Ashlogue Chats With Dr. Shawn Watson: A Healthy Brain, Anyone?

When was the last time you dug into your brain trying to remember your friends’ phone numbers? Well, the more relevant question now seems to be, does your friend use Whatsapp? WeChat? Insta-story? or……

Technology has drastically transformed the way we communicate and interact with each other. The speed at which space and time are being warped is so rapid that it is wearing us down very quickly at the same time. ‘With hectic urban lifestyles in a booming Asian economy, young professionals are more prone to the harmful effects of brain aging than ever before,’ said Dr Shawn Watson, founder and CEO of Senescence Life Sciences.

As a leading neuroscientist, Dr Shawn helps people who are struggling with brain aging effects. He has been very kind to share some tips with us to maintain a healthy brain, and a very touching story about a personal encounter with Alzheimer’s disease.

Shawn, share with us your real life working experience?

S: Currently, I am the founder and chief executive officer of Senescence Life Sciences. I have a BSc in Biological Sciences and PhD in Neurophysiology from the University of Calgary in Canada, where I was born and raised.

I have six peer-reviewed publications in top-tier scientific journals focusing on age-related cognitive decline. I reside in Singapore where I host regular talks with communities, organizations and healthcare professionals about brain health and aging.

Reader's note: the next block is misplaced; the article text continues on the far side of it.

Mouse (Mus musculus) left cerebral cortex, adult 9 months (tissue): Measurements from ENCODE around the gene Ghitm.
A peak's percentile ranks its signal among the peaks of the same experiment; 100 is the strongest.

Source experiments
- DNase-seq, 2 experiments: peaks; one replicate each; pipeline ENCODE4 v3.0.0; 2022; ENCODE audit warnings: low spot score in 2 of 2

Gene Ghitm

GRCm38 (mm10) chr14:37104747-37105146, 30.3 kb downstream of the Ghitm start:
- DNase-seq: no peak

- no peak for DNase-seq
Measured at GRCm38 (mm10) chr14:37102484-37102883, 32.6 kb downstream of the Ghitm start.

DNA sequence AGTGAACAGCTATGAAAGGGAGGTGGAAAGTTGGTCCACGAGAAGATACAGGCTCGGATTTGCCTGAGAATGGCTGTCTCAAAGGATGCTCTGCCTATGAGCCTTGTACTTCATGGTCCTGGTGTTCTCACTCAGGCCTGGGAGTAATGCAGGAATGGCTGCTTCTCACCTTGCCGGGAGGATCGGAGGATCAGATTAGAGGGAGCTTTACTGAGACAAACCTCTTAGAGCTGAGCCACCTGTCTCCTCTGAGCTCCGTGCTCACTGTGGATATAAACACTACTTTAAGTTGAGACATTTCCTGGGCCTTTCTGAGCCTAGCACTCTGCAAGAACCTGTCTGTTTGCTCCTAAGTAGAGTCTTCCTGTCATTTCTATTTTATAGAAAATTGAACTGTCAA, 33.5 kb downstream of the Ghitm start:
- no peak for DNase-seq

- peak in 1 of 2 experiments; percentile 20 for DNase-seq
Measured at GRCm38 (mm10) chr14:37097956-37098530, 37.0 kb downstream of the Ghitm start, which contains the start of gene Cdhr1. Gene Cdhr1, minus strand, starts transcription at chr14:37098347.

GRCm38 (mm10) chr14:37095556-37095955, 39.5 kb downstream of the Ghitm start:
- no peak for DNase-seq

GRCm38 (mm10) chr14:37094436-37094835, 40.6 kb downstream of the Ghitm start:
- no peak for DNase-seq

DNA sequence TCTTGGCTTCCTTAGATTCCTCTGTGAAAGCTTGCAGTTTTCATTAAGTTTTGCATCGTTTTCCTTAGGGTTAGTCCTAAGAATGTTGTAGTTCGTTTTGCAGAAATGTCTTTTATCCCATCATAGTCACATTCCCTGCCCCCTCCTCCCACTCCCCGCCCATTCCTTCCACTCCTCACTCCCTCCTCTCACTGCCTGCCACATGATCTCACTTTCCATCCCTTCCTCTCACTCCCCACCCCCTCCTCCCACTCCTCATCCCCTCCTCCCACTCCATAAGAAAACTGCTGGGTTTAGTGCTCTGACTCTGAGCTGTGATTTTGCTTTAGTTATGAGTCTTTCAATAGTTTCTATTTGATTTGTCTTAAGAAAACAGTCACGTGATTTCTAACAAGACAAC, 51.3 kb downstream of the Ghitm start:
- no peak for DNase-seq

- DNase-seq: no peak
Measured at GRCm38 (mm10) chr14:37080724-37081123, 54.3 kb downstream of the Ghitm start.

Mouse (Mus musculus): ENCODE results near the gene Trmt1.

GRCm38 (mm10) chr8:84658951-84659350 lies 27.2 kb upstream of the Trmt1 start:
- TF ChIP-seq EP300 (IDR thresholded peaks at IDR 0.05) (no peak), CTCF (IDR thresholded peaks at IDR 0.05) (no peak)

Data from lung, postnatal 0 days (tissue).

Outside of Senescence Life Sciences, I serve as the Small and Medium Enterprise (SME) Committee Chair at the Canada ASEAN Business Council (CABC), where I provide support, education and commercial opportunities for Canadian companies entering Southeast Asia.

What inspires you to be in this industry?

S: I have always been interested in neuroscience since I was young. The complexity of the brain and its functions fascinated me.

I was pursuing a PhD in Neuroscience at University of Calgary, Canada, when at the same time, unfortunately, my grandparents were diagnosed with dementia. The debilitating effects of brain aging immensely influenced my research. This motivated me to devote my research to finding a treatment to cognitive aging so that future generations can look forward to growing older without the fear of losing their cognitive functions.

Have you encountered such problems among any of your family/friends/loved ones? If yes, how did you prevail over the situation?

S: The emotional struggle that comes with neurodegenerative diseases affects not only the patient but also caregivers, family and friends. Often in the beginning, those suffering from a disease like Alzheimer’s are acutely aware that something is wrong with their memory. With no cure or treatment available it is easy for everyone involved to feel hopeless.